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  • Writer's pictureKristen Miller

Failure is just the beginning...

I've had a lot of conversations with people about failure. There is a 13-year old young woman I have been privileged to work with for the last several months, who I've been told was drastically different the previous year. The way she was described was constantly getting in fights, getting kicked out of classes, and ultimately failing any and all classes she did show up to. When I began working with her, I could instantly see what a special young woman she was. Even though she had a tough "don't mess with me" exterior, she was (and still is) one of the most caring, compassionate, intuitive and empathetic people I've ever known.

She maintained straight failing grades in all of her classes for the majority of the first semester in school this year. But part of the way through after she & I had COUNTLESS conversations about how smart she was, she decided to start putting effort in, and she began succeeding. I remember one day specifically she had several weeks of success in a row (which was a feat in itself), then without warning did a complete 180-degree turn, and decided she was done and ready to quit putting in anymore effort.

I was intrigued and had to get to the bottom of this - how could she have experienced such success, only to shut down after experiencing this success? It didn't make sense to me...

So I asked questions...

a lot of questions...

...and we ended up getting to the root of the issue.

Somewhere along the way in her education, she began to see herself as stupid. The material in her classes began to get more challenging, and she equated her not understanding the material with her being stupid and a failure. This crippled her self-esteem - she was devastated and incredibly hurt by feeling like a failure, so she built a wall and tough exterior to show the world that she "wasn't stupid," she just "didn't care." In her mind, she was okay with "failing by choice." It was less painful for her to "choose to fail" rather than to put a lot of effort in, only to find out that she may not understand, and end up with a low grade, and be considered stupid and a failure.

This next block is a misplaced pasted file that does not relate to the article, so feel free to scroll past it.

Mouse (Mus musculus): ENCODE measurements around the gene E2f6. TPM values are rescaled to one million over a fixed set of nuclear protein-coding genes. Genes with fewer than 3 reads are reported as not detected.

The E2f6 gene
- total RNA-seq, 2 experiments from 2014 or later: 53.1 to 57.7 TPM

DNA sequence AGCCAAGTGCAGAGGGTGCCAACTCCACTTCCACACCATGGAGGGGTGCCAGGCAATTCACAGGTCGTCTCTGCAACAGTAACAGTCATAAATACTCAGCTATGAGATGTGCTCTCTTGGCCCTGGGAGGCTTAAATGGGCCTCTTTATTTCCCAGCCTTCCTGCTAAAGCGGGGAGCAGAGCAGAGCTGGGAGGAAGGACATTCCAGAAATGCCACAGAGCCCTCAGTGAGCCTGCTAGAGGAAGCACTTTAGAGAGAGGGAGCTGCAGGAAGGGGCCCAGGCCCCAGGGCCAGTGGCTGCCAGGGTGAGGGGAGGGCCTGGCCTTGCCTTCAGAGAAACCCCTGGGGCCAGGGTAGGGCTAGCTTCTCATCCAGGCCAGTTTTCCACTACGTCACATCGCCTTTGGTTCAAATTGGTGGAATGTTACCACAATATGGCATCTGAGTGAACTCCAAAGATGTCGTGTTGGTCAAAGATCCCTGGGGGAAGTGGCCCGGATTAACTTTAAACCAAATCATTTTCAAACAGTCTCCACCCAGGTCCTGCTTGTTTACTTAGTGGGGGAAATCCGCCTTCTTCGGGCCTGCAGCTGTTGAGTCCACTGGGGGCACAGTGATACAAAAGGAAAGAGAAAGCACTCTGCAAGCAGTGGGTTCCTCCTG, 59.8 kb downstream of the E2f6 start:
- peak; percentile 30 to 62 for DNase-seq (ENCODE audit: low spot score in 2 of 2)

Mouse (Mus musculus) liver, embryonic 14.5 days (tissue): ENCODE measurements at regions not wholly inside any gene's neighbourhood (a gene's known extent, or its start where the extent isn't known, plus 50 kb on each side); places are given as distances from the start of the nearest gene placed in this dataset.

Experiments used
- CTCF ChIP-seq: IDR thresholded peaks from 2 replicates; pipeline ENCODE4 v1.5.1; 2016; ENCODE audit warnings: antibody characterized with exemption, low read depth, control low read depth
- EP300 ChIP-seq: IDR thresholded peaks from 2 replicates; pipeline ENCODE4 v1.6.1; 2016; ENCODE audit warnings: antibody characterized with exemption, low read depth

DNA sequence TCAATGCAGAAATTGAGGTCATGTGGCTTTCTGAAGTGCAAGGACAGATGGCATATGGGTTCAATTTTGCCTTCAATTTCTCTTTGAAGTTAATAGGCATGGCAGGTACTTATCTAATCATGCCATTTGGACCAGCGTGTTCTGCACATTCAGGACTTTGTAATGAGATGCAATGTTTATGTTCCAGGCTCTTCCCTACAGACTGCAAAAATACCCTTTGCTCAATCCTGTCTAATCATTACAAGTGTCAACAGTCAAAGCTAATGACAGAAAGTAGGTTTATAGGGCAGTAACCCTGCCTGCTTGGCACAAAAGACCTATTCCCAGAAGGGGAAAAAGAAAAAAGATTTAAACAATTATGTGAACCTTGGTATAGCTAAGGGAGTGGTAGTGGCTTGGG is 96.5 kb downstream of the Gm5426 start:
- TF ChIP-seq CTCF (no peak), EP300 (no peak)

Once we figured this out, I convinced her to head back into class and put some effort in again. It was incredibly scary for her, but she did it. She ended up passing most of her classes at the end of the semester, and we are hoping this trend continues through the rest of the year.

Failure is scary. I have failed more times in life than any sane person would view as acceptable. Here is what I have learned from failure:

  • It's painful (both literally and figuratively)

  • It can be crippling

  • It thwarts self-esteem

  • It leads to incredible beauty and success

  • It leads to new beginnings

In the last ten years I have experienced what I would consider three life-altering "failures" (or so society would view them). What I can unequivocally say about each and every one of these "failures" is that on the other side of the rock bottom "I'm never going to survive this" feeling, has been incredible beauty, strength, success, and new beginnings.

Sometimes in life we get so good at trudging along that we miss our purpose, and life has to throw us some curve balls in the form of "failures" or challenges, or transitions, to get us back on the right track, toward our right purpose.

What failures have you experienced that have ultimately led to success?

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